The choir program at Trinity recognizes and welcomes the contributions of musicians and singers of all ages and provides an opportunity for anyone to participate regardless of musical level. Our music program reflects the varied traditions of the Episcopal Church with a strong emphasis on quality in an environment of joy and fellowship.
The Chancel Choir, open to adults and high school students with musical ability, is an SATB choir performing a wide range of liturgical music with a focus towards the traditional. This choir performs at the 11:15 AM Sunday service and rehearses regularly on Sunday mornings and the second, third, fourth, and fifth Thursday of each month at 7 PM. The chancel choir also sings for all major holidays and some special occasions.
The Parish Choir is composed of singers who provide more contemporary music and hymns for the 9:00 AM service on the first and third Sunday of each month. Rehearsal is on the first, third, and fifth Thursday of each month at 7:00 PM. The contemporary choir is complimented by piano and guitar on a regular basis and joins forces with the Chancel Choir on occasion. Anyone is welcome to join regardless of ability, all that's required is a desire to sing!
Trinity's Handbell Choir plays traditional music using tuned cast-bronze handbells. In the tradition of English handbell ringing, membership is open to beginners, intermediate, and advanced and all of our music is custom tailored to meet the specific abilities of each individual ringer. This group performs the fourth Sunday of each month and practice meets each Friday at 10 AM.
Members of the Children's Choir are drawn from those who participate regularly in Children's Church. This group sings at the 9:00 AM service the second Sunday of each month.
For information on joining a choir, please contact our Music Director, Jon Gates.
Instrumental And Vocal Solos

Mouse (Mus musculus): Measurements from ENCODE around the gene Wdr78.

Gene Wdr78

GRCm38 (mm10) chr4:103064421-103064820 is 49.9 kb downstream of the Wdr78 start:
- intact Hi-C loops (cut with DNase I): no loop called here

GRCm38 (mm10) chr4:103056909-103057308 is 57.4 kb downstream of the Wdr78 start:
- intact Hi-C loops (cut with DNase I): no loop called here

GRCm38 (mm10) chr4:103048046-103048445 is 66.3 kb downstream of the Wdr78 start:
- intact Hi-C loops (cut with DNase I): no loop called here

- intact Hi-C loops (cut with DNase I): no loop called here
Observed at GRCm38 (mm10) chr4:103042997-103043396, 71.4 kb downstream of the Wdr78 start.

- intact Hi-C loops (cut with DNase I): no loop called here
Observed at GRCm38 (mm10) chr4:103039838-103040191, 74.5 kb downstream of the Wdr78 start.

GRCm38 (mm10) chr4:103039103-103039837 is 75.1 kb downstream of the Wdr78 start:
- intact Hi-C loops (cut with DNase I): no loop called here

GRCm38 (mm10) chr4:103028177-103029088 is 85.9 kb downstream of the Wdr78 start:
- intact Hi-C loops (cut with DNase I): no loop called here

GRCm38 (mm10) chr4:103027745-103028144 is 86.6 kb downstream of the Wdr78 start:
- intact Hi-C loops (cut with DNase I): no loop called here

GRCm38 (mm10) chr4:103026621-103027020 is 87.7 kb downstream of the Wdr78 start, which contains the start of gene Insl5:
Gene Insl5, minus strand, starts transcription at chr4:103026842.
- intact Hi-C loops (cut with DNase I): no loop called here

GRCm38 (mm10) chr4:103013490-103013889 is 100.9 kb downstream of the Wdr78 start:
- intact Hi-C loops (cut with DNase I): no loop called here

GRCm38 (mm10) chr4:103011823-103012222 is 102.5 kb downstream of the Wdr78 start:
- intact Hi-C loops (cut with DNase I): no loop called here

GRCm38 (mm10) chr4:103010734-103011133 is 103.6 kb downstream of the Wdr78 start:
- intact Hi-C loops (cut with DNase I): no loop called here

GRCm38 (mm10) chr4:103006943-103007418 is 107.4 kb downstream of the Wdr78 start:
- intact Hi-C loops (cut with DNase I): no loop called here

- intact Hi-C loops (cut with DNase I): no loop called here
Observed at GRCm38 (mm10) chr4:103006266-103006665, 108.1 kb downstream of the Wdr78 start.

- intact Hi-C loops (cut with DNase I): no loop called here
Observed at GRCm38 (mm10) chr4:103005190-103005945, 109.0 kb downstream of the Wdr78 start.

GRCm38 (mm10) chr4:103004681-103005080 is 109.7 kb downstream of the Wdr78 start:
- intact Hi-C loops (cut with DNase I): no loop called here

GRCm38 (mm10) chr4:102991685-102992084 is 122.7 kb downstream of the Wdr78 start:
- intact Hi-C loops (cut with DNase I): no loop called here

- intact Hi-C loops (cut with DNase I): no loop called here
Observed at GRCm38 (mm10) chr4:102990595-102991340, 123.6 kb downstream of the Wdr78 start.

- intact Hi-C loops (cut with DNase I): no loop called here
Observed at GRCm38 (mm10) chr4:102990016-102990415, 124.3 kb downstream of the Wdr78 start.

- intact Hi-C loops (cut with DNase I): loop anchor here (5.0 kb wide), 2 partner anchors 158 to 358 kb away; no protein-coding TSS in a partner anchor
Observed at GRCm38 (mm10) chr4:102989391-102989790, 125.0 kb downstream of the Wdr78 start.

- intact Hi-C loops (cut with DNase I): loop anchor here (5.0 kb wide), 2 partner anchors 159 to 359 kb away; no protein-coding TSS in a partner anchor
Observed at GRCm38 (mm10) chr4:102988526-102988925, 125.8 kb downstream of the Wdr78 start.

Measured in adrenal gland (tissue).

Although congregational singing led by organ and choir forms the foundation of our worship music, instrumental and vocal soloists participate regularly in our worship, offering selections as preludes, postludes, and music at communion as well as accompaniment to choir anthems and hymns.
Annual Organ Concert
Each fall, Trinity hosts an annual organ concert which has featured world renowned organists Peter Richard Conte, Marilyn Keiser, Frederick Swann, Ken Cowan, Olivier Latry, Jane Parker-Smith, Erik Suter and Janette Fishell. The annual concert is a primary way of funding the upkeep of our historic instrument and any financial support is greatly appreciated in maintaining our organ. Become a sponsor today and be sure to specify that your donation is for the Organ Concert.
Archangel - $500 sponsorship
Angel - $250 sponsorship
Saint - $150 sponsorship
Seraphim - $100 sponsorship
Cherubim - $50 sponsorship
Aeolian-Skinner Opus Organ 1482
Trinity's organ is a 3 manual, 91 rank Aeolian-Skinner (Opus 1482) hybrid pipe and digital organ. It was installed in 1967 and restored in 1999. The organ has a magnificent full sound and versatile color than can be used for many styles of play from French to Baroque.
The History of Organs at Trinity
Historical records indicate that Trinity Church has had an organ since at least 1857 when an organ built by Henry Erben of New York was installed. Earlier organs probably existed at Trinity, but nothing is known about them. The organ was taken down for construction in 1902 and rebuilt afterwards, adding a rank of 8' diapason pipes. Further details of this instrument are unknown.
In the fall of 1914, a new Austin Organ of three manuals and 22 ranks, Opus 504, was installed as a memorial to Junius T. Smith, given by his wife, Laura W. Smith. It served well for 53 years, but termites, water damage and changing musical tastes finally rendered it unfit for further use, and in 1965 an organ committee was appointed by the Vestry to research and recommend a new organ.
The organ committee determined that the Aeolian-Skinner Organ Company of Boston, Massachusetts, made the finest organs at the time and recommended them as the builder. Aeolian-Skinner built outstanding organs for the Mormon Tabernacle, Salt Lake City; Grace Cathedral, San Francisco; The Riverside Church, St. Thomas Church, and the Cathedral of St. John the Divine, all in New York. After a congregational vote, a three manual organ of 41 ranks (2,349 pipes) was ordered in the summer of 1966. The new organ was installed in the the fall of 1967 and dedicated on November 5, 1967. It was enjoyed by many visitors as well as our own congregation. However, after thirty years of use and Florida humidity the instrument showed signs of wear and extensive repairs needed to be made. The organ was partially restored during the 1990's. As part of the restoration, the organ was cleaned, the console restored, and several sets of pipes rebuilt and replaced. At that time a number of artificial (digital) voices were also added.